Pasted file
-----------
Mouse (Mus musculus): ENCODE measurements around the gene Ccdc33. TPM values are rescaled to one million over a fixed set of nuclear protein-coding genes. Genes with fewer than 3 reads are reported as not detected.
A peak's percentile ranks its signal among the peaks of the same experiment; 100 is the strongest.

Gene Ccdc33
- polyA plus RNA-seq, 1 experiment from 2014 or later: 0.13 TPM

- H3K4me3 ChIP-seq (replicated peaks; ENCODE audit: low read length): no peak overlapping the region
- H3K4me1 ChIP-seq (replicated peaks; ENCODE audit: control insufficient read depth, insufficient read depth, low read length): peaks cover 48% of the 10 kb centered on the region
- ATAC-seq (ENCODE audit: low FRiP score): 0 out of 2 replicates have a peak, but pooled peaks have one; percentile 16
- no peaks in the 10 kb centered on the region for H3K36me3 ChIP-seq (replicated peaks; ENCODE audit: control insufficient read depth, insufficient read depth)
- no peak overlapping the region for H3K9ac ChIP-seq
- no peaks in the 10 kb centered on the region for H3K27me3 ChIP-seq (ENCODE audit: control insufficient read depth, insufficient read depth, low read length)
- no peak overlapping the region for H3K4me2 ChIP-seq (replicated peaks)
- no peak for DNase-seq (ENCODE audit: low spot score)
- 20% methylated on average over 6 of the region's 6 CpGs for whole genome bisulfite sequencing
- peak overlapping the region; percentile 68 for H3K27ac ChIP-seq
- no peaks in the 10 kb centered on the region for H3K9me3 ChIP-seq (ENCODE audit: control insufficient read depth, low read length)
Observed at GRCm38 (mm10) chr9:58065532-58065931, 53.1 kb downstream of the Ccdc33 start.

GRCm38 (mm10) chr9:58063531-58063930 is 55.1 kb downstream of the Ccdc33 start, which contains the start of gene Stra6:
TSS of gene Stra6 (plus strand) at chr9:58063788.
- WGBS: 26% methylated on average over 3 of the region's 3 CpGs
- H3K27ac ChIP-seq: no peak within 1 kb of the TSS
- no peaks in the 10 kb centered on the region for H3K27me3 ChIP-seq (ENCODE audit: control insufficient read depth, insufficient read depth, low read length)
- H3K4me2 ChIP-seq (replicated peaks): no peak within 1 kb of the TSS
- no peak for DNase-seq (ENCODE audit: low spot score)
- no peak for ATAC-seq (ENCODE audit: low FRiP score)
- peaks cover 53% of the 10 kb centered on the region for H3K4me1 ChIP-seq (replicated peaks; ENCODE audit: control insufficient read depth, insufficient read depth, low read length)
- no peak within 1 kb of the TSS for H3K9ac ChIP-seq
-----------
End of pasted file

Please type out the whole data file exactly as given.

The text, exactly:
Mouse (Mus musculus): ENCODE measurements around the gene Ccdc33. TPM values are rescaled to one million over a fixed set of nuclear protein-coding genes. Genes with fewer than 3 reads are reported as not detected.
A peak's percentile ranks its signal among the peaks of the same experiment; 100 is the strongest.

Gene Ccdc33
- polyA plus RNA-seq, 1 experiment from 2014 or later: 0.13 TPM

- H3K4me3 ChIP-seq (replicated peaks; ENCODE audit: low read length): no peak overlapping the region
- H3K4me1 ChIP-seq (replicated peaks; ENCODE audit: control insufficient read depth, insufficient read depth, low read length): peaks cover 48% of the 10 kb centered on the region
- ATAC-seq (ENCODE audit: low FRiP score): 0 out of 2 replicates have a peak, but pooled peaks have one; percentile 16
- no peaks in the 10 kb centered on the region for H3K36me3 ChIP-seq (replicated peaks; ENCODE audit: control insufficient read depth, insufficient read depth)
- no peak overlapping the region for H3K9ac ChIP-seq
- no peaks in the 10 kb centered on the region for H3K27me3 ChIP-seq (ENCODE audit: control insufficient read depth, insufficient read depth, low read length)
- no peak overlapping the region for H3K4me2 ChIP-seq (replicated peaks)
- no peak for DNase-seq (ENCODE audit: low spot score)
- 20% methylated on average over 6 of the region's 6 CpGs for whole genome bisulfite sequencing
- peak overlapping the region; percentile 68 for H3K27ac ChIP-seq
- no peaks in the 10 kb centered on the region for H3K9me3 ChIP-seq (ENCODE audit: control insufficient read depth, low read length)
Observed at GRCm38 (mm10) chr9:58065532-58065931, 53.1 kb downstream of the Ccdc33 start.

GRCm38 (mm10) chr9:58063531-58063930 is 55.1 kb downstream of the Ccdc33 start, which contains the start of gene Stra6:
TSS of gene Stra6 (plus strand) at chr9:58063788.
- WGBS: 26% methylated on average over 3 of the region's 3 CpGs
- H3K27ac ChIP-seq: no peak within 1 kb of the TSS
- no peaks in the 10 kb centered on the region for H3K27me3 ChIP-seq (ENCODE audit: control insufficient read depth, insufficient read depth, low read length)
- H3K4me2 ChIP-seq (replicated peaks): no peak within 1 kb of the TSS
- no peak for DNase-seq (ENCODE audit: low spot score)
- no peak for ATAC-seq (ENCODE audit: low FRiP score)
- peaks cover 53% of the 10 kb centered on the region for H3K4me1 ChIP-seq (replicated peaks; ENCODE audit: control insufficient read depth, insufficient read depth, low read length)
- no peak within 1 kb of the TSS for H3K9ac ChIP-seq